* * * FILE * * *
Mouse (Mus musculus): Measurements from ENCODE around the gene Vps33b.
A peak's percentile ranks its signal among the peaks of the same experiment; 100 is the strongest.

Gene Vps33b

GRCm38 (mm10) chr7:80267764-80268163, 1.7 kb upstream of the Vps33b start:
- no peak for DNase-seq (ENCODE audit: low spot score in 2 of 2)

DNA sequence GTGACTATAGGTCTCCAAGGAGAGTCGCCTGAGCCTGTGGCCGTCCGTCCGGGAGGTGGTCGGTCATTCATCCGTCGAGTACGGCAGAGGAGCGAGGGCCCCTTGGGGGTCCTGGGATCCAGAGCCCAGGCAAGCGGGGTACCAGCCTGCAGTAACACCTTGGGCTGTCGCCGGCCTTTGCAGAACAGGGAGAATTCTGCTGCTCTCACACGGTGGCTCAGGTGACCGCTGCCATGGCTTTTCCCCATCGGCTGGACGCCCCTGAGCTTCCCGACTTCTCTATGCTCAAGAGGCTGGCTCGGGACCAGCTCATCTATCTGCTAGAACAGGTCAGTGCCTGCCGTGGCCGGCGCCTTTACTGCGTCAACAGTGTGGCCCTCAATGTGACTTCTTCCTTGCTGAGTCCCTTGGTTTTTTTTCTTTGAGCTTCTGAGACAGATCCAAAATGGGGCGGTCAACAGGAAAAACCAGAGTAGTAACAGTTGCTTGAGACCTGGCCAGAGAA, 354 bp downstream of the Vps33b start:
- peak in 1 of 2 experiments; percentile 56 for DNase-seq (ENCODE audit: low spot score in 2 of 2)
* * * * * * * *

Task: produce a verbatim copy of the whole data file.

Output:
Mouse (Mus musculus): Measurements from ENCODE around the gene Vps33b.
A peak's percentile ranks its signal among the peaks of the same experiment; 100 is the strongest.

Gene Vps33b

GRCm38 (mm10) chr7:80267764-80268163, 1.7 kb upstream of the Vps33b start:
- no peak for DNase-seq (ENCODE audit: low spot score in 2 of 2)

DNA sequence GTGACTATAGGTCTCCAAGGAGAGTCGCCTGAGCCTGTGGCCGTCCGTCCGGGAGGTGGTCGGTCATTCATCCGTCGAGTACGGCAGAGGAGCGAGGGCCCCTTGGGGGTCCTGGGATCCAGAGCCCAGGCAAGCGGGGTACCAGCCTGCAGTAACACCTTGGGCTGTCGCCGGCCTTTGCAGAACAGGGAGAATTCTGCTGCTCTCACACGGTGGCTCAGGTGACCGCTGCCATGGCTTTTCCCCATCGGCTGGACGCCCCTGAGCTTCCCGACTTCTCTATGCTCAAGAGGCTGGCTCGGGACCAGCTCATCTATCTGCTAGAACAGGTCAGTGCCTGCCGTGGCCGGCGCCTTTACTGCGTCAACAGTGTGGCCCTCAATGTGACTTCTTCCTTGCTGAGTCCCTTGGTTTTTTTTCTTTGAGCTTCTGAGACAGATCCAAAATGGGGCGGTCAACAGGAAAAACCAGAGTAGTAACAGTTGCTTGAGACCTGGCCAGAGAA, 354 bp downstream of the Vps33b start:
- peak in 1 of 2 experiments; percentile 56 for DNase-seq (ENCODE audit: low spot score in 2 of 2)